He even brags on his campaign leaflet about the fact that he is “the only NDC member to recognise and state that being in opposition is like being in hell.” Iddrisu Mahama, the veteran politician, is a safe pair of hands, an acknowledgment which has personified his political profile for over three decades. But, the NDC, and indeed Ghana, requires more than that. His UP tradition may make him begrudgingly 'acceptable' to the NPP, but his major obstacle is his apparent lack of appeal to the imagination of the floating voter. They want a politician who can be expected to make the weather, not one who can artfully avoid the storm.
Eddie Annan could end up being a first in Ghana, but by no means the only businessman to swap the boardroom for the campaign platform. Togo's Nicolas Lawson lost miserably but to the late Etienne Gnassingbe Eyadema in May 2003. The recently ousted premier of Thailand, Thaksin Shinawatra, represented the new breed of businessman-turned-politician who became rich in telecommunications. Another of that breed is the flamboyant Japanese Internet tycoon turned politician Takafumi Horie, 32.Then, of course, the controversial and brash entrepreneur-turned politician, Silvio Berlusconi, who first served as the Italian prime minister first between 1994 and 1996 after the Christian Democratic party, which had dominated Italy's post-war politics, collapsed amid corruption scandals.
He again served as prime minister from 2001 to 2006, when he was succeeded by Romano Prodi. He is today facing fraud charges himself. Just this year in the US, the businessman Ned Lamont beat three-term Senator Joe Lieberman in the Democratic Senate primary for the November mid-term elections. Eddie Annan does not cut a powerful political figure, but that could change with time. His voice, as he tut-tuts to bash the NPP and portrays the Rawlings regime as corruption-free, is as reliable as an electronic appliance from Melcom. Mr Annan declared in September at Cape Coast: “All the gains the nation made under Rawlings' [P(NDC)] regime have been derailed by the Kufuor administration.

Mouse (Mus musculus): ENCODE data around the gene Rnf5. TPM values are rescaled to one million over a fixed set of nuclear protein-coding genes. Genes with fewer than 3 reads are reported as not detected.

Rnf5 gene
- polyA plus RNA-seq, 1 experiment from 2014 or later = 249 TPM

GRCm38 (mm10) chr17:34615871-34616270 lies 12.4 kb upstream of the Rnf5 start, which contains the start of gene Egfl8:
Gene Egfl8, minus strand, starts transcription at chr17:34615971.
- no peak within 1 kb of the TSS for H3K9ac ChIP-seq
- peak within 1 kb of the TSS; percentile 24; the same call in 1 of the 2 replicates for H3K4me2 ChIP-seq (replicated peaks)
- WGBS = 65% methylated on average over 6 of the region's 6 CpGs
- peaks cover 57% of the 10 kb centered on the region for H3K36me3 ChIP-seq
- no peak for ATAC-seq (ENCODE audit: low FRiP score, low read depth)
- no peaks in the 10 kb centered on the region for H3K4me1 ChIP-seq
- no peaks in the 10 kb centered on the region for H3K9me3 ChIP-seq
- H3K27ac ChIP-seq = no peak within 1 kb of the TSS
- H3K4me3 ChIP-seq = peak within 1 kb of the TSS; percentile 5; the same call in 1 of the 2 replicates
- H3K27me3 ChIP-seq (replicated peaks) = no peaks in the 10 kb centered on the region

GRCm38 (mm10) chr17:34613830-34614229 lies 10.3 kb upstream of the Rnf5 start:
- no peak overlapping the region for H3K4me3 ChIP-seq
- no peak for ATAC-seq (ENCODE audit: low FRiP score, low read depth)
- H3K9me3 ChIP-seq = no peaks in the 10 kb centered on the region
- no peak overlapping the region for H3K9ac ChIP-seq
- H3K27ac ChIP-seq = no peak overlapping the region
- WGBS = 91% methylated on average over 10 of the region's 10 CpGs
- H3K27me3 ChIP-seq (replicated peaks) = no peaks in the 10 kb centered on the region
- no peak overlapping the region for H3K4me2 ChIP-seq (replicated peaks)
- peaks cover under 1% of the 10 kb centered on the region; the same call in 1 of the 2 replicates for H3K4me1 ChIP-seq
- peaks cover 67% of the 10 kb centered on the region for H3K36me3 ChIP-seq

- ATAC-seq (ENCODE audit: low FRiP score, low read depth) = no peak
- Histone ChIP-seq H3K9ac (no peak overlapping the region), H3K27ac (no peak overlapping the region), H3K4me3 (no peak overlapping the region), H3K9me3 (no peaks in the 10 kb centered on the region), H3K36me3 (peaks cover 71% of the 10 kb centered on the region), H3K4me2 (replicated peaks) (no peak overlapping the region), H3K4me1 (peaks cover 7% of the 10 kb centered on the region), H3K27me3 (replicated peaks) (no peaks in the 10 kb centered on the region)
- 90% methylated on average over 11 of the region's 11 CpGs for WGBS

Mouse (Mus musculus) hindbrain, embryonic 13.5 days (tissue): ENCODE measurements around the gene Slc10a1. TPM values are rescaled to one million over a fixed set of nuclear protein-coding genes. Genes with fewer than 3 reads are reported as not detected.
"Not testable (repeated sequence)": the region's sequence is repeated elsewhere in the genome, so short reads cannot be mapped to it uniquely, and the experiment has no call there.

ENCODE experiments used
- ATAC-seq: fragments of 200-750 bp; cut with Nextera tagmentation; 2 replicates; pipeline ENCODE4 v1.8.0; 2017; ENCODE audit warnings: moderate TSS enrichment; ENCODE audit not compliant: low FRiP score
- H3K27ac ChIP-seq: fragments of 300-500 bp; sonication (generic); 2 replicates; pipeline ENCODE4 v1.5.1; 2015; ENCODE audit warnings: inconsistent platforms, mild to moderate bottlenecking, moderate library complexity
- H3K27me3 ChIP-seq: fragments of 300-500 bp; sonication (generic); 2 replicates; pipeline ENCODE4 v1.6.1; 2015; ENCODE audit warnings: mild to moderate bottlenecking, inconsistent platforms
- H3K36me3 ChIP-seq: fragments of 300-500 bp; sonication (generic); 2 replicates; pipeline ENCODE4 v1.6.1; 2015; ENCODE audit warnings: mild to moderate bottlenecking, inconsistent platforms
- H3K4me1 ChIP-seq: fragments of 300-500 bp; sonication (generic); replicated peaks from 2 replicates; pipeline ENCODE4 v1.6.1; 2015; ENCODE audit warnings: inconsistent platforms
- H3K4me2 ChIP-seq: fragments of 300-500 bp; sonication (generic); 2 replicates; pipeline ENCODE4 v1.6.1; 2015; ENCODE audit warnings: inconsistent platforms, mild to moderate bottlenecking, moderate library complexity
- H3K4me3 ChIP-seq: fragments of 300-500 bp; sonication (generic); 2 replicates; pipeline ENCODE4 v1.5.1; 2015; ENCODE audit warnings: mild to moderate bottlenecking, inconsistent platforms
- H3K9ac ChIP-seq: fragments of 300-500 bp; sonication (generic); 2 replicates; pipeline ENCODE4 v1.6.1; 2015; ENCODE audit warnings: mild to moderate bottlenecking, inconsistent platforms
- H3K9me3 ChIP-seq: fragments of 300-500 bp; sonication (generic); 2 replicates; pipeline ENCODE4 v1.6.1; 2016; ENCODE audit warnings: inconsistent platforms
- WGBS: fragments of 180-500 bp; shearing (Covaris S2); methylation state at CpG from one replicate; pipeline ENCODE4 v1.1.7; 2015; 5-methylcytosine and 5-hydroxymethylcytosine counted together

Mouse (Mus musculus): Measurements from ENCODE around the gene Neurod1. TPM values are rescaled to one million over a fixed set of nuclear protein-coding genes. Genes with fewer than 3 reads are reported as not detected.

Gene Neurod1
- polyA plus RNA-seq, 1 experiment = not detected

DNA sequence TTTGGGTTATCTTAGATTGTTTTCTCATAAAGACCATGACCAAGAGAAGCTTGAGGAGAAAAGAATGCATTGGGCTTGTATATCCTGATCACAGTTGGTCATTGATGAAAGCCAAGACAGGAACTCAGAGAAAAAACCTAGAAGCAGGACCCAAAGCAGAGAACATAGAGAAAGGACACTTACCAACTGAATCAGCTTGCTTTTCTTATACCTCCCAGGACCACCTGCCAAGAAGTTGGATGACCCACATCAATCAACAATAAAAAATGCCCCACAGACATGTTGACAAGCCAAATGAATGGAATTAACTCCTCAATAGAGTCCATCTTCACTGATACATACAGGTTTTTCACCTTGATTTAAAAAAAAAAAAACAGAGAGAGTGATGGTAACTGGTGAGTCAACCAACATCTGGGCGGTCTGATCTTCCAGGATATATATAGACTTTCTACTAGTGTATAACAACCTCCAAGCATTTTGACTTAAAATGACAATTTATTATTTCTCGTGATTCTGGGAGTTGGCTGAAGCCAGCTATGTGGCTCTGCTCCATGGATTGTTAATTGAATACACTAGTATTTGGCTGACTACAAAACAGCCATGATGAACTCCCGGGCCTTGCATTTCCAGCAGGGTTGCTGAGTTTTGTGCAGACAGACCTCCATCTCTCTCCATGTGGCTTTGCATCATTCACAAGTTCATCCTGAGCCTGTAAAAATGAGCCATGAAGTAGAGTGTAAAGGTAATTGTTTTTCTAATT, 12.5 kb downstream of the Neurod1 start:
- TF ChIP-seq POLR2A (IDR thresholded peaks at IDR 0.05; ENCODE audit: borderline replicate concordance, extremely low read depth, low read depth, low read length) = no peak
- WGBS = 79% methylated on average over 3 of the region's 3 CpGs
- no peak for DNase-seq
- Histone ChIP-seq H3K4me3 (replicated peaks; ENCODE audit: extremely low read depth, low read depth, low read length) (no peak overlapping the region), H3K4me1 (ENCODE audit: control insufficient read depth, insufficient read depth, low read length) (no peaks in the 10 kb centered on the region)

What do we see today? It's about mass unemployment, inadequate healthcare systems, poor education system… Our economy is not expanding and companies are collapsing. Ghana has become a cocaine country.”But, almost sounding like an NPP candidate, he went further to indicate that to reverse the situation there is the need to have a more practical way of moving towards economic freedom. “There is the need for a strong private sector led economy and we have to enforce proper accountability on Government to ensure that the people's interests are protected.”The MD of Masai Developers Ltd, Annan says he has analysed the country's problems and come up with a diagnosis.
The remedy is the injection of high doses of “sound business principles and accountability in governance.” But, he's keeping his reconstruction roadmap close to his chest in his briefcase, “My first task is to win as the presidential candidate in NDC before I will lay bare my development agenda for the country,” he said in the Upper West Region in July.He accuses the NPP government of crippling his group of companies – an accusation which make his message that he is not in the race for money “but the commitment and passion I have for the job… my financial independence is a major political asset that makes me the best candidate to lead the NDC,” somewhat less convincing. The presidency could certainly serve as a time to create jobs and wealth for Ghanaians, which he certainly is one.